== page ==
What is Digital Accessibility, anyway?

by Adam Thiel, CPACC – Digital Accessibility Coordinator at Oklahoma ABLE Tech

It would seem introductions are in order

Most people these days are at least passingly familiar with some form of assistive technology (AT) that helps people with disabilities navigate or interact with the physical world around them. Automatic doors at your favorite grocery store, your neighbor’s prosthetic leg, or the ramp into your building, for example. But what about the many digital spaces we all interact with these days? There aren’t exactly ramps for the internet, right? Or are there?

Enter Digital Accessibility.

Be an a11y

Digital Accessibility, often abbreviated in accessibility circles as a11y (get it?), helps bridge the gap between people’s physical AT devices and digital environments like the internet, mobile apps, or digital documents. Unless your digital content is designed correctly, AT can’t interact with it properly, or often, at all.

Imagine if 90% of the webpages you went to were completely broken, while the remaining 10% only worked sometimes. Suddenly, trying to use the internet would be an annoying burden instead of being helpful and exciting, right? This is the reality that people with disabilities deal with every day. So, let’s help ‘em out.

Aw, Mom! Do I have to?

The long and the short of it is, yes. If you produce any kind of content that is available to anyone in a digital format, whether public, internal, or both, then that content needs to be accessible. If it’s not, you run the risk of possible legal action, or worse, excluding approximately 25% of the world’s population.

Access to the internet has been accepted as a basic human right by the United Nations, and there are multiple state and federal laws, as well as international guidelines that require varying degrees of accessibility to help ensure a solid baseline of access for everyone.

But don’t worry! You don’t need to memorize a bunch of legal jargon to get started. In fact, I recommend you don’t.

So, what can I do to get started?

You’re already off to a good start! It’s a big step in the right direction to acknowledge that a lack of digital accessibility exists and is an issue. But now that you’re aware of the problem, what is the best way you can start to fix it? One word: Training. Thankfully, there are plenty of high-quality, free (let me say it again for the people in the back, FREE!) training courses, videos, and webinars available on the internet, including our own new self-paced digital accessibility courses. Many conferences are also starting to include specific sessions on digital accessibility or are completely all about digital accessibility already, as is the case with our annual TechAccess Oklahoma conference.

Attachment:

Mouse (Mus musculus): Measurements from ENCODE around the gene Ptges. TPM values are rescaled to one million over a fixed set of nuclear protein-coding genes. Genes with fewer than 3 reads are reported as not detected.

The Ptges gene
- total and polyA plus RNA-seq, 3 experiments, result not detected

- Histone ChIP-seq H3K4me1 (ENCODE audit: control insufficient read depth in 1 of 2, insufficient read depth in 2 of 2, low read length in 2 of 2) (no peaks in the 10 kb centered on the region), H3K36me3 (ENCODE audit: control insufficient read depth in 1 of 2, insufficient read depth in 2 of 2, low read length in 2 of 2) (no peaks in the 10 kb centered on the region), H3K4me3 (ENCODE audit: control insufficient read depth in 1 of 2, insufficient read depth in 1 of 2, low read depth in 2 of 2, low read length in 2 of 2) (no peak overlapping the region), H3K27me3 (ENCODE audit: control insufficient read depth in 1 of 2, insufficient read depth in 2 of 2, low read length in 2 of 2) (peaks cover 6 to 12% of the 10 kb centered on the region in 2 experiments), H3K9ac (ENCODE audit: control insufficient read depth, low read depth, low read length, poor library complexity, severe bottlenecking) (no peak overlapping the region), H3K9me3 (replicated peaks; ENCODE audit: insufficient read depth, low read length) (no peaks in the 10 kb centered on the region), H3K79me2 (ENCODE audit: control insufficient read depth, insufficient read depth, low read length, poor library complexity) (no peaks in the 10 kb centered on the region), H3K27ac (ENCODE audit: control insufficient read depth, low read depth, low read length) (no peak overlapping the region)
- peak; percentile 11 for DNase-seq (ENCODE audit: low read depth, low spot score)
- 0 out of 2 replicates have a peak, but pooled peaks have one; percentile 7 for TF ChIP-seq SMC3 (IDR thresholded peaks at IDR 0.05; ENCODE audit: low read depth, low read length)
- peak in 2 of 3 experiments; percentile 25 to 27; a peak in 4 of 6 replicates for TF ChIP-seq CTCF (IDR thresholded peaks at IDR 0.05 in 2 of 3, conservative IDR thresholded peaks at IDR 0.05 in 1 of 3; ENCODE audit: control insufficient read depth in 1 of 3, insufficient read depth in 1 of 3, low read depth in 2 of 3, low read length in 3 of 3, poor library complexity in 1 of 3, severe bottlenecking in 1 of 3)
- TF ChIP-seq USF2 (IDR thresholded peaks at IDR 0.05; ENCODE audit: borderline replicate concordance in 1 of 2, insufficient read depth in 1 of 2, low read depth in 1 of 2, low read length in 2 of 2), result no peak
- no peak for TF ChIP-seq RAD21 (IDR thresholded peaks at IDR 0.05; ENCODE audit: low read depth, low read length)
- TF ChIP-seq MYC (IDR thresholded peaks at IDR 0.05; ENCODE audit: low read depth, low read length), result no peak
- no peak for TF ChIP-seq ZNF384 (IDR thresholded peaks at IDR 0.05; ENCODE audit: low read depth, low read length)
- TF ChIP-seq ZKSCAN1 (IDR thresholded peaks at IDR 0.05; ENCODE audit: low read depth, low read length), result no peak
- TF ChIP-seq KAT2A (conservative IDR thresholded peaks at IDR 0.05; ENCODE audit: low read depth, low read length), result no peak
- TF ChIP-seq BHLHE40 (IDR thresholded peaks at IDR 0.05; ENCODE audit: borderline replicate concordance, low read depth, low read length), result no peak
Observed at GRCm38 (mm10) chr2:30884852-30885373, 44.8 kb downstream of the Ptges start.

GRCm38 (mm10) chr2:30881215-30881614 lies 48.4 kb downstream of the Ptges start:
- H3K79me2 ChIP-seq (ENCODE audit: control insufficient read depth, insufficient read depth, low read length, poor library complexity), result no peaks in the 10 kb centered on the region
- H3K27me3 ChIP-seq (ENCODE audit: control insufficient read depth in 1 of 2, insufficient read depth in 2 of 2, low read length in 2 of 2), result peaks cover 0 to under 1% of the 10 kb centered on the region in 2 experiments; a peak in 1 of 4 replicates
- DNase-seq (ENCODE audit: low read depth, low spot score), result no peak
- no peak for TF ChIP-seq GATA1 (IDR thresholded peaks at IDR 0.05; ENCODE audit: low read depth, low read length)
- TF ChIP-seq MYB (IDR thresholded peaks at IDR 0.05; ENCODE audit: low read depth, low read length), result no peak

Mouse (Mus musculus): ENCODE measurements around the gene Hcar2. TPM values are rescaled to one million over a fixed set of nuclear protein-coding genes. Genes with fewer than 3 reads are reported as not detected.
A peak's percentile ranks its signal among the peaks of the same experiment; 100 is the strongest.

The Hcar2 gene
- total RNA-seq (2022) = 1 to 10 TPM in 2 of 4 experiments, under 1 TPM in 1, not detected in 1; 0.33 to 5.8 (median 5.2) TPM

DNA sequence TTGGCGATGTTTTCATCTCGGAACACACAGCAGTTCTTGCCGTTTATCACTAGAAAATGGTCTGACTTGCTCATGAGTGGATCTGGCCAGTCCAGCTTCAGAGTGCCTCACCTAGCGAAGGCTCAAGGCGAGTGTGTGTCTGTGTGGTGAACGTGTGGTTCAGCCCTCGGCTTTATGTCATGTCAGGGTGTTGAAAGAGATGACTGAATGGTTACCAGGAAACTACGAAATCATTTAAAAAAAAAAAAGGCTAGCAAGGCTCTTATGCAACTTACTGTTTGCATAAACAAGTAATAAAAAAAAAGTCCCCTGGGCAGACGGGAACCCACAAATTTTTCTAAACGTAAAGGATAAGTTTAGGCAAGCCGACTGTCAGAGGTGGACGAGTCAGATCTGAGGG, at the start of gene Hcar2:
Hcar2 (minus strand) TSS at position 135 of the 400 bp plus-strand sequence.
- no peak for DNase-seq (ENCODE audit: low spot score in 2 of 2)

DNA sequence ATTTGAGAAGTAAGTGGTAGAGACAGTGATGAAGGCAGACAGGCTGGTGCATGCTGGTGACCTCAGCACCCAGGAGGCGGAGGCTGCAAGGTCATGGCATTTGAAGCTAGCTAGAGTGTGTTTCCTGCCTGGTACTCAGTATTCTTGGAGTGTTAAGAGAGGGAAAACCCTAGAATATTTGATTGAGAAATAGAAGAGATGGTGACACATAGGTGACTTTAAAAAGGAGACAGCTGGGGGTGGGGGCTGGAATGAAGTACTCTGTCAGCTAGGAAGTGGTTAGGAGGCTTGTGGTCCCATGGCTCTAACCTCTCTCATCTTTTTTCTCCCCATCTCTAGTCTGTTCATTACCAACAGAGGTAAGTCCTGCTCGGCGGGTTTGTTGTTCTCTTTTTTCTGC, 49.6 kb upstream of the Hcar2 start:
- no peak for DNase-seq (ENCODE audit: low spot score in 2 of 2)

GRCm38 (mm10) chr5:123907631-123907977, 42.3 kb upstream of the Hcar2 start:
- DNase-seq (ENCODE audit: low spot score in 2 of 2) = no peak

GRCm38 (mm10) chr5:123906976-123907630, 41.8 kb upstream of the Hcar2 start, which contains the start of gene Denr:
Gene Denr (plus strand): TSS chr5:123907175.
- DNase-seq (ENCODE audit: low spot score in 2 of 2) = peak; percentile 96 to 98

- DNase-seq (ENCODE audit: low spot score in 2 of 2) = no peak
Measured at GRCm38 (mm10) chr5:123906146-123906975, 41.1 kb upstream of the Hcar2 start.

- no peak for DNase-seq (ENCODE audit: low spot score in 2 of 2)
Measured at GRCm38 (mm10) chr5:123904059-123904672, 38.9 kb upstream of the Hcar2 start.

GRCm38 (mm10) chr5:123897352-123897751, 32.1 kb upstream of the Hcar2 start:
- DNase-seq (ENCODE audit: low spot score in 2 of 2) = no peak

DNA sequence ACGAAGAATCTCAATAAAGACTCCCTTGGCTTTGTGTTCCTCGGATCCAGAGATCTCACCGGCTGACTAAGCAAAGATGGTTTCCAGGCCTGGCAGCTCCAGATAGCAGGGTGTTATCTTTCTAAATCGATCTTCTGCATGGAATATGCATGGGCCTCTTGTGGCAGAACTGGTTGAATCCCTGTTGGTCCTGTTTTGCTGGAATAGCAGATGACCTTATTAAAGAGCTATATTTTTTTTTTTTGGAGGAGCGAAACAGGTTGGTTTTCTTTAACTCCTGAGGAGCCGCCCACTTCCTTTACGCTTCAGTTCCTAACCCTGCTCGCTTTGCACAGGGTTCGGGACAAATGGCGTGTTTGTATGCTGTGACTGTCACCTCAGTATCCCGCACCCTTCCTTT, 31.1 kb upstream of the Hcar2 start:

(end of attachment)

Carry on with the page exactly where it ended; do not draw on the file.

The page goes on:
Shameless plugs aside, the point is that many resources on how to make your content more accessible are just a quick internet search away. Have fun learning something new!

Progress is progress

I want to leave you with a few bits of advice that helped me when I first got started:

  • Don’t be afraid to make mistakes. Nobody gets it right the first time.
  • There’s no such thing as 100% accessibility. Don’t let perfect be the enemy of good.
  • Making an effort goes a long way. Providing ways for folks to get in touch with you if they have any issues with your content is a simple way to make progress.
  • Think about usability over compliance.
  • Don’t be afraid to ask questions.

This blog is just the start of what we hope will give you easy, actionable ways to start making your digital content more accessible, so stay tuned to learn more about Digital Accessibility here every other week! If you have any specific accessibility questions (especially weird ones), shoot us an email. This is totally our jam!

Oklahoma ABLE Tech is Oklahoma’s Assistive Technology (AT) Act program. As part of the organization’s mission, the digital accessibility team offers training and technical assistance on topics related to digital accessibility, as well as accessibility evaluations of websites, web applications, and other types of digital content. To learn more about digital accessibility, you can visit the Digital Accessibility Program webpage or send an email to abt.a11y@okstate.edu.